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 2019-03-21, 13:21 #210 LaurV Romulan Interpreter     Jun 2011 Thailand 218716 Posts My computer can do it in a quarter of that time. In fact, it can do it in a tenth of that time. In fact, it can do it in an infinite-small fraction of that time.
 2019-03-21, 13:58 #211 paulunderwood     Sep 2002 Database er0rr 326910 Posts Code: ? floor((31.4*10^12/10^4)^4) 97211712160000000000000000000000000000 This is the number of core years to prove a 31.4 trillion digit number with Primo. Of course you would need to have a great big system, be prepared to backtrack over millenia, and expect Marcel (and decendants-of-Marcel) to build the tables. If you can use enough atoms to store the step information and the certificate without creating a black hole you will be doing well Last fiddled with by paulunderwood on 2019-03-21 at 14:08
2019-03-21, 15:03   #212
davar55

May 2004
New York City

3·1,409 Posts

Quote:
 Originally Posted by LaurV My computer can do it in a quarter of that time. In fact, it can do it in a tenth of that time. In fact, it can do it in an infinite-small fraction of that time.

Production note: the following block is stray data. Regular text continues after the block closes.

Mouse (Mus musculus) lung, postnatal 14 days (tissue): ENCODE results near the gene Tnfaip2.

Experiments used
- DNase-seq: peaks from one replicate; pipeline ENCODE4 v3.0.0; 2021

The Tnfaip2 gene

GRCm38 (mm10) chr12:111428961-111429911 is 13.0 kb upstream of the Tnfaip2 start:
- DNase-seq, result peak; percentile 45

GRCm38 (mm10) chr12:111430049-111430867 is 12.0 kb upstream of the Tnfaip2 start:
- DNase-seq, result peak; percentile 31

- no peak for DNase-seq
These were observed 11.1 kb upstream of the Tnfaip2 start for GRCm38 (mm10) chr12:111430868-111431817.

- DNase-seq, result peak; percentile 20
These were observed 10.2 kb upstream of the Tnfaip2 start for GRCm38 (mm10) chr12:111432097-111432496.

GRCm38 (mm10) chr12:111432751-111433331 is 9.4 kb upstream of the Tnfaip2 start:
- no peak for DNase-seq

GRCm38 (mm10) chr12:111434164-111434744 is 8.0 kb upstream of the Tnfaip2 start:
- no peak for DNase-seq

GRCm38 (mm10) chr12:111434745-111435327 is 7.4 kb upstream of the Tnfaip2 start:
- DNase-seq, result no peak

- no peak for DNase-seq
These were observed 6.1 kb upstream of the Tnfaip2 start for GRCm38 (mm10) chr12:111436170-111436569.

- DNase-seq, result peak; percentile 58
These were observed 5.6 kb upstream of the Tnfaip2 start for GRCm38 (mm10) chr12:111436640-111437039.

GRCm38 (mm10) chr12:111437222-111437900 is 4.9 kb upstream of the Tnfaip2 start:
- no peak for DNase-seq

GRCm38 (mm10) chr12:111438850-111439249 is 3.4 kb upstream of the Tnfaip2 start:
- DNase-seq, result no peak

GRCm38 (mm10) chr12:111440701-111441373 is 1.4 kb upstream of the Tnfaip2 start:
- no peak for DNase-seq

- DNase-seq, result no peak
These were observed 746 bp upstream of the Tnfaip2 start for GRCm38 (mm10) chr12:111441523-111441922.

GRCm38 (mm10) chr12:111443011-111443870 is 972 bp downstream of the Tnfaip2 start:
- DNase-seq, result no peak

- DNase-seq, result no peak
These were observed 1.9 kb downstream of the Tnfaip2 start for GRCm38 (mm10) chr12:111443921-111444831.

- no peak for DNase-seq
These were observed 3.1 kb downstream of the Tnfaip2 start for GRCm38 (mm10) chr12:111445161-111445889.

Ha ha.

(Although an "infinite-small fraction" of an infinite time span
might be infinite or finite itself.)

 2019-03-21, 16:33 #213 danaj   "Dana Jacobsen" Feb 2011 Bangkok, TH 2·11·41 Posts Using GMP, assuming it all fits in memory and GMP scales fine, it's only 1.8 billion years to finish BPSW. My single threaded Primo calculation came out to only exp( 4.01 * (log(3140000000000)-log(2000)) + log(2313.8) ) / 60 / 60 / 24 / 365.25 = 550528055283376774128261550300497 years. Based on timings from a few years ago to compute various sizes up to 2000 digits, and assuming of course that we can just handwave practicality and scaling. AKS using Bernstein Theorem 4.1, about 5e59 years. But parallelism is trivial, so that will really help a lot.
2020-02-18, 21:05   #214
rogue

"Mark"
Apr 2003
Between here and the

2×11×263 Posts

Quote:
 Originally Posted by J F #20 at 833K digits atm, no PRP. Quick (and very rough) approximation that a random pick with n decimal digits is prime: 1 : 2.3n Chance to find none between 750K and 1M is around 90%.

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